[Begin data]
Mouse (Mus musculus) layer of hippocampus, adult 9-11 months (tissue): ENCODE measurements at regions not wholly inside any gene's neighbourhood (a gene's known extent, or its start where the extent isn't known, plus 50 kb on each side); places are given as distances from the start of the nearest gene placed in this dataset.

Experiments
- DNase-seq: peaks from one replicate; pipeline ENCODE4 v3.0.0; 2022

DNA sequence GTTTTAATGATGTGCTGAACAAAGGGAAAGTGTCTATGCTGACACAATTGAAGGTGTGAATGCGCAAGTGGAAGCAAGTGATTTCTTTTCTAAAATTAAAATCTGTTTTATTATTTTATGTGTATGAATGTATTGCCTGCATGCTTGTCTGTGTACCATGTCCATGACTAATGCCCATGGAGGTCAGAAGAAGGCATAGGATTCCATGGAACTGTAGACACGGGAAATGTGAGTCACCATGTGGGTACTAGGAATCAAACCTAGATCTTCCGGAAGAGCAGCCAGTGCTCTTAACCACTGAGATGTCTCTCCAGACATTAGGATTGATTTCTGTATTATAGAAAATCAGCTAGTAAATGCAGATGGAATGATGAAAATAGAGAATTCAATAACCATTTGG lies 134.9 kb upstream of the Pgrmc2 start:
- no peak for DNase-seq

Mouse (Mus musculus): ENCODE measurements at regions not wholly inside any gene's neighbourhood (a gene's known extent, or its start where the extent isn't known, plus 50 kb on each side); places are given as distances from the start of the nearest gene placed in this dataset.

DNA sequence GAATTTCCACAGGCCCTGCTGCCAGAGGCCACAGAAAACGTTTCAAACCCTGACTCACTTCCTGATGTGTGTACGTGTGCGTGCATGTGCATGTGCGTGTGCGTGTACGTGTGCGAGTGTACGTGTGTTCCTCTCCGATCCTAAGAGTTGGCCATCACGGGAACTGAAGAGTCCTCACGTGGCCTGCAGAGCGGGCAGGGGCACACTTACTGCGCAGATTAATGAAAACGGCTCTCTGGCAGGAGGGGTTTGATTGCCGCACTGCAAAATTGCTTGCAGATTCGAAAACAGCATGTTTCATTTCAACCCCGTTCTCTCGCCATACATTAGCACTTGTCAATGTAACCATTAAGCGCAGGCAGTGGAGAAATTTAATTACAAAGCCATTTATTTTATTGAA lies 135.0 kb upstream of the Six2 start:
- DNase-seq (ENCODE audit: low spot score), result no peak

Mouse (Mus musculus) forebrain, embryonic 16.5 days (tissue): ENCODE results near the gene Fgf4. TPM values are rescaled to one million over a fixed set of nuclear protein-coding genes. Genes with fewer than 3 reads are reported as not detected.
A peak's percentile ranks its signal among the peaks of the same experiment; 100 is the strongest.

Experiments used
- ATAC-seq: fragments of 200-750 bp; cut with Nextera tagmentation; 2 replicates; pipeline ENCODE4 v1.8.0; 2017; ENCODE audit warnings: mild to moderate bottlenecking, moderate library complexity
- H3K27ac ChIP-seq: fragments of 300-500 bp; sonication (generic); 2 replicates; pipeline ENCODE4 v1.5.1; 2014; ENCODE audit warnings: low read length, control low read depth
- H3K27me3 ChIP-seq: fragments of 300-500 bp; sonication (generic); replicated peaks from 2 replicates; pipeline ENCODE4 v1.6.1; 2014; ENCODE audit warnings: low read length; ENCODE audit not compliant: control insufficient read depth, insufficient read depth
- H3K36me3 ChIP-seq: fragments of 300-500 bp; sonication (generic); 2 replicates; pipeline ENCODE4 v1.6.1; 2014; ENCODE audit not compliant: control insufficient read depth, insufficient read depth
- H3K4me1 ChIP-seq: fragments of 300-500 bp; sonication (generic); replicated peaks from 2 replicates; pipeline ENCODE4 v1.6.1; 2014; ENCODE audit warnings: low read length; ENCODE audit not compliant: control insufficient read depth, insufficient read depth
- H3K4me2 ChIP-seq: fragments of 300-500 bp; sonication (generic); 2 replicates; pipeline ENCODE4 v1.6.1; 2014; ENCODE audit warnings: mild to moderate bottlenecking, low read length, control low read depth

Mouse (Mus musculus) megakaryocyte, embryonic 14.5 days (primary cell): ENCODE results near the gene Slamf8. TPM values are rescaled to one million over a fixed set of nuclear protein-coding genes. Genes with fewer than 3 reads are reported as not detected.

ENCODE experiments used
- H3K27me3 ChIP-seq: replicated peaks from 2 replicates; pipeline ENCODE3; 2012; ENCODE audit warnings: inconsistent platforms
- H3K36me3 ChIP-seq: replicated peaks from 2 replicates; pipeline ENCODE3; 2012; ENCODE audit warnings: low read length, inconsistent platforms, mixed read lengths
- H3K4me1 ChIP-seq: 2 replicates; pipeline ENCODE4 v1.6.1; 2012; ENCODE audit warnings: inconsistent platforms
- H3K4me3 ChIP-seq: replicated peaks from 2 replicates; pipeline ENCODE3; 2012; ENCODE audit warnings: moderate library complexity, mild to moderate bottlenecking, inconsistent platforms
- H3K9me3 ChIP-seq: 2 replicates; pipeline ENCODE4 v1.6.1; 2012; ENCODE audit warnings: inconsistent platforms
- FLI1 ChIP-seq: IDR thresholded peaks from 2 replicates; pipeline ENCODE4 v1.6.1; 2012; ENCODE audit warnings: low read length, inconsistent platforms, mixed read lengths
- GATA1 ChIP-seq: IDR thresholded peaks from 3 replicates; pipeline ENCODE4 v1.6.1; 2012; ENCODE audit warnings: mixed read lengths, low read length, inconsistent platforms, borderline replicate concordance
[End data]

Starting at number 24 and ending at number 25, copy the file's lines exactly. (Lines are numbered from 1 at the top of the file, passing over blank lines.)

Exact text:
- H3K9me3 ChIP-seq: 2 replicates; pipeline ENCODE4 v1.6.1; 2012; ENCODE audit warnings: inconsistent platforms
- FLI1 ChIP-seq: IDR thresholded peaks from 2 replicates; pipeline ENCODE4 v1.6.1; 2012; ENCODE audit warnings: low read length, inconsistent platforms, mixed read lengths